I saw, “Selma,” yesterday, and in many ways, I am still processing it all – I should add that, even 24 hours later, I am also still a total mess. I wept through 60% of the film, and, of course, this experience was following me finally getting around to watching, “The Normal Heart,” the night before (and, “Whitney,” the night before that – which, as we know, is arguably unrelated). “The Normal Heart,” also did something deep for me. Still processing, still understanding, still moving forward.
Please note, this post is not a review of either film, despite a number of thoughts and questions and challenges now entering the post-movie provocation phase.
This post is about activism.
Last year, I made the decision to change my social media and blog profiles to identify myself with the label, “Activist.” It hit me shortly after some work I was doing on an Incident Team, with the reminder that, if you see or feel or know something is not right – and you choose to speak up – you are an activist. And, furthermore, if you care – even of the presumably smallest things – your ‘damn’ is enough.
And, thus, a full embrace.
When I was growing up, I was told, “People with the biggest mouths get into the biggest trouble.” My mouth was big, and it didn’t stop moving. “VERY SOCIAL,” and, “VERY TALKATIVE,” my teachers would warn my parents of my potential downfall.
When I was growing up, I fought for the underdog. I befriended the kid in my class who was living with autism, challenged rules around the age in which students could compete in the “Jump Rope for Heart” competition, and headlined an improv group full of teens addressing drug/alcohol abuse, depression, and other social issues (“STOP: Students Taking On Problems”).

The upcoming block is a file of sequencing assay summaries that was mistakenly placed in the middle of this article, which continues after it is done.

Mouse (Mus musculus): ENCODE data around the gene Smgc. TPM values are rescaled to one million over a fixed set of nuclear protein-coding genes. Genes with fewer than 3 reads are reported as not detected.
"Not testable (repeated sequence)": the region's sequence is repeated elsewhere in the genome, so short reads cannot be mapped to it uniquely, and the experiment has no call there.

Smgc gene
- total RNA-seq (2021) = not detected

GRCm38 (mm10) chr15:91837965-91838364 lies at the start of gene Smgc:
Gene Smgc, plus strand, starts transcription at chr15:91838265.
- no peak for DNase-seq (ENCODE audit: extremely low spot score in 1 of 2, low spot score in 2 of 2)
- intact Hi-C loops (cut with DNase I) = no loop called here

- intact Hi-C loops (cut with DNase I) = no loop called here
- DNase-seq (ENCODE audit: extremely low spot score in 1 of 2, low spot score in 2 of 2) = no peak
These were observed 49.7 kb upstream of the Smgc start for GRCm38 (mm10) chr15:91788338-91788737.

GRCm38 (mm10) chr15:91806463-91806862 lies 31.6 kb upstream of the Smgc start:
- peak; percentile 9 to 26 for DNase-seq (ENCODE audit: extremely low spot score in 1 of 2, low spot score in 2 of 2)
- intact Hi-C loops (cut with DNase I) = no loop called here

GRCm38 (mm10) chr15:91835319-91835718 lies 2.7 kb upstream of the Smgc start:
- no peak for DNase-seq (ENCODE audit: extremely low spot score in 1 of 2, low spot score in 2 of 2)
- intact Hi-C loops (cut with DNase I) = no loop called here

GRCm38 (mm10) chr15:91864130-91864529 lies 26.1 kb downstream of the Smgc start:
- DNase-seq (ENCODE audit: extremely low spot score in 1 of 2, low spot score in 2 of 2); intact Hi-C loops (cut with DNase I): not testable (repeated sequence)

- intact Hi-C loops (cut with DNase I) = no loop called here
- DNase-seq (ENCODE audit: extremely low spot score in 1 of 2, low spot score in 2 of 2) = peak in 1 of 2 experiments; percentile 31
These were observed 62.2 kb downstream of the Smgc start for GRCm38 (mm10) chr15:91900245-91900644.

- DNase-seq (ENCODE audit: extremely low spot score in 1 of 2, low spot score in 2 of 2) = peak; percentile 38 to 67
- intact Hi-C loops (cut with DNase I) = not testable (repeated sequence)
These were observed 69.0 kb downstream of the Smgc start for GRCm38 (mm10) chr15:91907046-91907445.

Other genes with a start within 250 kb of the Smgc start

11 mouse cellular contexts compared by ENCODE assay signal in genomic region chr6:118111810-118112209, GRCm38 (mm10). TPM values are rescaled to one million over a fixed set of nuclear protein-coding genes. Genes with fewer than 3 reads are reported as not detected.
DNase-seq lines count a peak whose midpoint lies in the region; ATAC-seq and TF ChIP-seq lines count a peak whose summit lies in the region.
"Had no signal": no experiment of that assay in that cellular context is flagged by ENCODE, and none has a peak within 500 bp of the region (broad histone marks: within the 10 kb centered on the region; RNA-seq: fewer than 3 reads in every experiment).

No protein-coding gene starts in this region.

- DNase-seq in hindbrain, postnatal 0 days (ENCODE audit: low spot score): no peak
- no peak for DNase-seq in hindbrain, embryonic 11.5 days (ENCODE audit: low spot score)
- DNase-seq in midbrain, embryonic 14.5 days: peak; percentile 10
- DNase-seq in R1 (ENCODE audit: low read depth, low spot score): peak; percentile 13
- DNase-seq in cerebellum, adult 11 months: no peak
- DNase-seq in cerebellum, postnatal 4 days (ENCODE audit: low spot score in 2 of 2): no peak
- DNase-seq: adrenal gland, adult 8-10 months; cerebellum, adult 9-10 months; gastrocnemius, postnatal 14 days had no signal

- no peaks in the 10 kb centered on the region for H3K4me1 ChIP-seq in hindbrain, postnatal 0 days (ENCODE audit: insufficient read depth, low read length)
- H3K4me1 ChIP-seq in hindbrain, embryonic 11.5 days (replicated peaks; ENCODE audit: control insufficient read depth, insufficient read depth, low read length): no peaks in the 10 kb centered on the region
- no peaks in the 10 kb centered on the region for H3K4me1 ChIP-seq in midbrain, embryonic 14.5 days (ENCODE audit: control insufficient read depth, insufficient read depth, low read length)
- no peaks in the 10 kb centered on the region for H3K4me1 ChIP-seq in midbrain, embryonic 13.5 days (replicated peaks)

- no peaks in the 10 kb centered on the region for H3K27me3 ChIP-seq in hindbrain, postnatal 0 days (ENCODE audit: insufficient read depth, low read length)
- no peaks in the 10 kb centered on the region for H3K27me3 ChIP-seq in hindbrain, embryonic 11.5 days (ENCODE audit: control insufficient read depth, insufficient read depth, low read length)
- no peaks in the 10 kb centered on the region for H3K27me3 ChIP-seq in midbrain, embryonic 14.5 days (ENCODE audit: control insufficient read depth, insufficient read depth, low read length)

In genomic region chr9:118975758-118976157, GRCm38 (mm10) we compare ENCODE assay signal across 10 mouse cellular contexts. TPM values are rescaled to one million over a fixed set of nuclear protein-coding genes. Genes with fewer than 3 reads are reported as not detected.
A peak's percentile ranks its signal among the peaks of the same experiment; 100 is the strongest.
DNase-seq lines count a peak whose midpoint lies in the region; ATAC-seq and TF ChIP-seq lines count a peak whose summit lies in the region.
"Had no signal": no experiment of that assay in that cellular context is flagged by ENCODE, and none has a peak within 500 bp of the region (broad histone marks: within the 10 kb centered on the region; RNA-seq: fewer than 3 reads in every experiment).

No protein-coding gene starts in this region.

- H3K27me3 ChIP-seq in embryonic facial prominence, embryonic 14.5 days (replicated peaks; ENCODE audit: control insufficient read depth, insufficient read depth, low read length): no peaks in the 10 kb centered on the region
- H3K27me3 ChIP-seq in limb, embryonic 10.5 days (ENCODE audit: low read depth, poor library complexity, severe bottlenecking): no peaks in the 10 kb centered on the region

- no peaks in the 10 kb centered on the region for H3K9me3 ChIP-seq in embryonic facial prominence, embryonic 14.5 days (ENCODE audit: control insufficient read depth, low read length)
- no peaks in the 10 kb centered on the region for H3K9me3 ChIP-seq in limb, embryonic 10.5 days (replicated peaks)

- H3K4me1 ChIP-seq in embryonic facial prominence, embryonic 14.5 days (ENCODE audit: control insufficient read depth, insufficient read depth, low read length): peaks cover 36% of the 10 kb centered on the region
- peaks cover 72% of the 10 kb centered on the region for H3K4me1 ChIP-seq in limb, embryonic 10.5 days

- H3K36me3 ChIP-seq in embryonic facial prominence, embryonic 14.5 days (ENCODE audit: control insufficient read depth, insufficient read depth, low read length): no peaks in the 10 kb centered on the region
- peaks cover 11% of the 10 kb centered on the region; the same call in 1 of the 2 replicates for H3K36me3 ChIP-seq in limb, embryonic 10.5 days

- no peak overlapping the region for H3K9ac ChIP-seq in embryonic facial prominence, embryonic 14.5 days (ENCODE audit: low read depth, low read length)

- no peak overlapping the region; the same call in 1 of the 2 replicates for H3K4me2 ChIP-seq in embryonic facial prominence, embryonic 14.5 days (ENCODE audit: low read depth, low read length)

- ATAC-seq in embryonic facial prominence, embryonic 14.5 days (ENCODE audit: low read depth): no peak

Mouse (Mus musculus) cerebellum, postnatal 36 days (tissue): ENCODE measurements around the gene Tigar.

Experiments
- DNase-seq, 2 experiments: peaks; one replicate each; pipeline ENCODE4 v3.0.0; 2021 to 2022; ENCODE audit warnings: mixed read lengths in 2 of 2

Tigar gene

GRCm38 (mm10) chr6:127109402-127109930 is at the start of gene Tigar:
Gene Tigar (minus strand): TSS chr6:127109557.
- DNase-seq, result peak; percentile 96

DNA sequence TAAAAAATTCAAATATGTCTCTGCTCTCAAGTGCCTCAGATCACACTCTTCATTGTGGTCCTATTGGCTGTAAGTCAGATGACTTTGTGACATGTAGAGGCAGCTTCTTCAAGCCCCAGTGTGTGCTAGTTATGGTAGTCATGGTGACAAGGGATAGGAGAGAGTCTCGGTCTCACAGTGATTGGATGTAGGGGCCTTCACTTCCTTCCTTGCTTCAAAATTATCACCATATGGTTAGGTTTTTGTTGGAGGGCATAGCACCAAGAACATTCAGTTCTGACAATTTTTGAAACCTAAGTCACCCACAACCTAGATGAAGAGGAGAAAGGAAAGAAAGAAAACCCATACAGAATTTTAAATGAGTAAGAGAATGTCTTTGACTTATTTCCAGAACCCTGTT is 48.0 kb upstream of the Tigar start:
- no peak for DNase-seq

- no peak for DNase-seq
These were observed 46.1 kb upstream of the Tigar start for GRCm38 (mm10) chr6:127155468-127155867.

When I was growing up, I was ultra conscious of my big mouth, easily fighting off the stereotype of, “extremist,” or, “too liberal.” I knew I was not the former, however while growing up on a military base in conservative central Oklahoma, one often pauses in fear of, “rocking the boat.” I was often told activists were the odd ones, and, “extremist,” “activist,” and, “oppressor,” were often one united identity.
I was told activists were Black.
Activists were queer.
Activists were women with armpit hair who waved their bras in the air and let their breasts race for their belly button.
And in the most diverse way, I identified with each of these expectations. I found figures and stories to believe in – some silently supporting – while remaining hopeful that I, too, could have my moment someday. That I could be an activist, and be okay with all that came with this stressful identity. Embarrassingly, I must admit, it was not until I saw, “Hairspray,” in tenth grade that I finally understood what a peaceful protest really looked like. It was, “Hairspray,” that rocked me. It was, “Hairspray,” that taught my fifteen year old self that all of this – this, caring and pushing and believing – was worth something. And, though cliche, if you don’t stand for something, you’ll fall for anything.